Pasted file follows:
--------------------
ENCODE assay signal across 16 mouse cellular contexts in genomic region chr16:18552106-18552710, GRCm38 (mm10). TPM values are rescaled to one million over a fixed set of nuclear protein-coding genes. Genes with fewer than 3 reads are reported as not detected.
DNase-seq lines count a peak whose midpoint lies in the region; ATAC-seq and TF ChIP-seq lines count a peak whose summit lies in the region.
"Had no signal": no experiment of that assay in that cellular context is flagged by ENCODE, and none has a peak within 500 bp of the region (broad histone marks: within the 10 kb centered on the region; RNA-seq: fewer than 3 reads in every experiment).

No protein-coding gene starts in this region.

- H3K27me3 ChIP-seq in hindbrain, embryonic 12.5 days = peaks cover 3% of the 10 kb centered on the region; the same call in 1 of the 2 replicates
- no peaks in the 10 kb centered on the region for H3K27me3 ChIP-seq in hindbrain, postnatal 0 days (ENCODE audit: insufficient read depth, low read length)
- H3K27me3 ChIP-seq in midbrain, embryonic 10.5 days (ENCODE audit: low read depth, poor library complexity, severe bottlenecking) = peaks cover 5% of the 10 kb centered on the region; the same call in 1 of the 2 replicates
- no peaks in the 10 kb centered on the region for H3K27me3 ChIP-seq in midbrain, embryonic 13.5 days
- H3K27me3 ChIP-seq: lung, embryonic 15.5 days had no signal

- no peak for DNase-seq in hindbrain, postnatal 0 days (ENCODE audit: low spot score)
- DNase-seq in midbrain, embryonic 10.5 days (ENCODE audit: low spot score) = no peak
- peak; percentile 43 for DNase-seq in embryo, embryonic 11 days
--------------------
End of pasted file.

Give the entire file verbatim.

ENCODE assay signal across 16 mouse cellular contexts in genomic region chr16:18552106-18552710, GRCm38 (mm10). TPM values are rescaled to one million over a fixed set of nuclear protein-coding genes. Genes with fewer than 3 reads are reported as not detected.
DNase-seq lines count a peak whose midpoint lies in the region; ATAC-seq and TF ChIP-seq lines count a peak whose summit lies in the region.
"Had no signal": no experiment of that assay in that cellular context is flagged by ENCODE, and none has a peak within 500 bp of the region (broad histone marks: within the 10 kb centered on the region; RNA-seq: fewer than 3 reads in every experiment).

No protein-coding gene starts in this region.

- H3K27me3 ChIP-seq in hindbrain, embryonic 12.5 days = peaks cover 3% of the 10 kb centered on the region; the same call in 1 of the 2 replicates
- no peaks in the 10 kb centered on the region for H3K27me3 ChIP-seq in hindbrain, postnatal 0 days (ENCODE audit: insufficient read depth, low read length)
- H3K27me3 ChIP-seq in midbrain, embryonic 10.5 days (ENCODE audit: low read depth, poor library complexity, severe bottlenecking) = peaks cover 5% of the 10 kb centered on the region; the same call in 1 of the 2 replicates
- no peaks in the 10 kb centered on the region for H3K27me3 ChIP-seq in midbrain, embryonic 13.5 days
- H3K27me3 ChIP-seq: lung, embryonic 15.5 days had no signal

- no peak for DNase-seq in hindbrain, postnatal 0 days (ENCODE audit: low spot score)
- DNase-seq in midbrain, embryonic 10.5 days (ENCODE audit: low spot score) = no peak
- peak; percentile 43 for DNase-seq in embryo, embryonic 11 days